Recommended

Racial justice top social issue among InterVarsity Christian students: poll

InterVarsity Christian Fellowship
Students participate in an InterVarsity Christian Fellowship Bible study on the University of Wisconsin campus in Madison. |

The issue of racial justice topped social concerns for members of the prominent religious student group InterVarsity Christian Fellowship, according to a recent survey.

InterVarsity released the findings of a survey on Tuesday that they conducted among 316 members enrolled at 127 different college campuses. The survey focused on multiple matters.

When asked which “social issues” were “the most important” to them, 38.61% of students who responded to the survey said "racial justice" was the most important.

Racial justice was ranked higher than the social concerns of “reducing abortion” (26.27% of respondents) and “religious tolerance/freedom” (25.63% of respondents).

Second place in the social issues category was “climate change,” with 29.11% of respondents listing that as the “most important." The third place was “foster care, adoption, or orphan care” at 28.16%.

InterVarsity Chief Communications Officer Greg Jao said in a statement released Tuesday that the recent upheavals in the United States over race were a major factor in the results.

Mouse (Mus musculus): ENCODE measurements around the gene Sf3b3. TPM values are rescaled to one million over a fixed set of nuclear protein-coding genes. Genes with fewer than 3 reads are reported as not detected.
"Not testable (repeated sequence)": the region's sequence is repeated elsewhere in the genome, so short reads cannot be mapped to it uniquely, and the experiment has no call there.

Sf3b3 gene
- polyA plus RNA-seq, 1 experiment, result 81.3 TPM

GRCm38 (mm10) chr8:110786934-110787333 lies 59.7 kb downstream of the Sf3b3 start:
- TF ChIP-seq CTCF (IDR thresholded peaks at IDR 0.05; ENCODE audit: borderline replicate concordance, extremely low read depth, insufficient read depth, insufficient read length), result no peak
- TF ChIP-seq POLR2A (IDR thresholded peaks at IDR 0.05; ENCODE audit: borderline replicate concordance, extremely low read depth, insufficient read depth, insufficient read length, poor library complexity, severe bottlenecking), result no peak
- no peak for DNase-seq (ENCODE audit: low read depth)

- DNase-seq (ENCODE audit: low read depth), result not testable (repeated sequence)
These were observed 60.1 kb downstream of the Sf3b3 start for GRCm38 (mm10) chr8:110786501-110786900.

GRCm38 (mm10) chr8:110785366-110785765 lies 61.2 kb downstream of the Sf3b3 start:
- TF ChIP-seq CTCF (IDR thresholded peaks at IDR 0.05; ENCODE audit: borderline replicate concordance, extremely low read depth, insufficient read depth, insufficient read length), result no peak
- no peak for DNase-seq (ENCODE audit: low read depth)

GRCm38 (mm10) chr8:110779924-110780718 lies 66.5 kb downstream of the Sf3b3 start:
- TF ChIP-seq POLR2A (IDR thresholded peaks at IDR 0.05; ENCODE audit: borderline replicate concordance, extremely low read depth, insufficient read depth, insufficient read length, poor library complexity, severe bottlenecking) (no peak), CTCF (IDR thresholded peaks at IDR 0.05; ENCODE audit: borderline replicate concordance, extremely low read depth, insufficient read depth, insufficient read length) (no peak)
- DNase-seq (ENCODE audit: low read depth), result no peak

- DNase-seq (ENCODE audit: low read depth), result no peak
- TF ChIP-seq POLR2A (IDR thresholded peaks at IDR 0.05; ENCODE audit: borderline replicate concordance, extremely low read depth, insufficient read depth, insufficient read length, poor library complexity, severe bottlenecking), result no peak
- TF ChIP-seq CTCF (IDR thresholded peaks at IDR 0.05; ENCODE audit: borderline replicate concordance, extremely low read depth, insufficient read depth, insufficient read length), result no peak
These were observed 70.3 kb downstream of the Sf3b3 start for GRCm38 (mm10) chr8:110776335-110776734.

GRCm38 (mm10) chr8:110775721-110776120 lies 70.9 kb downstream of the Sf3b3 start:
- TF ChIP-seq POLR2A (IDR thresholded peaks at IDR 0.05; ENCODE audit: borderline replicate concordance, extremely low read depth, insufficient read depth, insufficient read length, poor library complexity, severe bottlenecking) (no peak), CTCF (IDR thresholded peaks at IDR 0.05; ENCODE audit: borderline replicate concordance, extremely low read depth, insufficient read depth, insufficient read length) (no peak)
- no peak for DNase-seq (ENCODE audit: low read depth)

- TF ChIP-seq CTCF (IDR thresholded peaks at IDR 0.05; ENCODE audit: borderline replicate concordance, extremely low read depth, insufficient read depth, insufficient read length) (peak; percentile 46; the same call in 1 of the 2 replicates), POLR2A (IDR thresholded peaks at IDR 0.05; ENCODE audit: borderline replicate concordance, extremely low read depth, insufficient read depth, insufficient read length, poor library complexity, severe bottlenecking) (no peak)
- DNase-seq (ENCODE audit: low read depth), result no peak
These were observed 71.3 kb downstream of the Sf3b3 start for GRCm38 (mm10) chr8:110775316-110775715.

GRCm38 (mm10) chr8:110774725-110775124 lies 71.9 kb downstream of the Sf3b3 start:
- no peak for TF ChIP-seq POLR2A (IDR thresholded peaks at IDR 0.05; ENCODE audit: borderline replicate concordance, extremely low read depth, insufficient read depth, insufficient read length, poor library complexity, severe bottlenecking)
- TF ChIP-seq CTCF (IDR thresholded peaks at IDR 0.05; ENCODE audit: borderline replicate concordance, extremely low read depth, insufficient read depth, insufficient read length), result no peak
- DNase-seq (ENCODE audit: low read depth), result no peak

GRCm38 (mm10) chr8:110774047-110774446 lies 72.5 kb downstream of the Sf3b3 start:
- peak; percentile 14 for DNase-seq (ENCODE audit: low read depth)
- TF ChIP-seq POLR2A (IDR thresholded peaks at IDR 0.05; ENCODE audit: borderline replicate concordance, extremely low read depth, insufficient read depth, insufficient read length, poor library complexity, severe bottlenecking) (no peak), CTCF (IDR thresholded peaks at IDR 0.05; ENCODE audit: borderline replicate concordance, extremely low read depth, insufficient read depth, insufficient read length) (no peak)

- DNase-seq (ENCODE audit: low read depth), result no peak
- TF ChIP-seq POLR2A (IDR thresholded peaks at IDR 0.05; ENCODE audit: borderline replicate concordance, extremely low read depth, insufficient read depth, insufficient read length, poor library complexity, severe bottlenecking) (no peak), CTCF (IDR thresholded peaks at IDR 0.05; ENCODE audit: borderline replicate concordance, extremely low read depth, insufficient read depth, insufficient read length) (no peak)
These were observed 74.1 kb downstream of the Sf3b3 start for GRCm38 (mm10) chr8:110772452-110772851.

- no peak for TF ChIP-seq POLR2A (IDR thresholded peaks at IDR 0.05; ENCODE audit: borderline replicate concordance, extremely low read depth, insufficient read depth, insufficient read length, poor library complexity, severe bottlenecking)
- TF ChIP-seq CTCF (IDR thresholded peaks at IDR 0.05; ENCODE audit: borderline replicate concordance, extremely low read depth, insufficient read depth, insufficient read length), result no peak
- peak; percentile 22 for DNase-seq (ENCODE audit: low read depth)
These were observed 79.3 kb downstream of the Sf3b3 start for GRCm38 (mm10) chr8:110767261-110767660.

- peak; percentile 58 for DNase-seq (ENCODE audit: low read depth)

“Emerging from the past year of racial unrest, we’re seeing how the social issues that our nation reckons with are also at the forefront of our students’ minds,” stated Jao.

“As a campus ministry, it’s crucial for us to help students navigate both these issues and how to live out their faith from a biblical perspective in real-time on college campuses.”

The survey also found that nearly two-thirds of respondents (68.76%) became a Christian before entering high school, and 94.62% felt that church involvement was either “very important” or somewhat important." Nearly half (46.52%) reported that the COVID-19 pandemic had “negatively impacted” their emotional or mental health.

The report also found that, despite many lawsuits surrounding their presence on secular campuses, around 75% of those surveyed believed that college campuses were “extremely,” “very" or “moderately” supportive and welcoming of evangelicals.

During the pandemic, there has been growing debate and discord in the United States over racially charged issues, ranging from policing to how to teach American history.

Much of this was sparked in May of last year when George Floyd died while handcuffed and in police custody as three officers held him down, one being Minneapolis, Minnesota, police officer Derek Chauvin whose knee was on his neck. 

In April, Chauvin was found guilty of second-degree murder, third-degree murder and second-degree manslaughter for the death of Floyd. He was later sentenced to 22 and-a-half years in prison.

Follow Michael Gryboski on Twitter or Facebook

Free CP Newsletters

Join over 250,000 others to get the top stories curated daily, plus special offers!

Sponsored

Most Popular

More In U.S.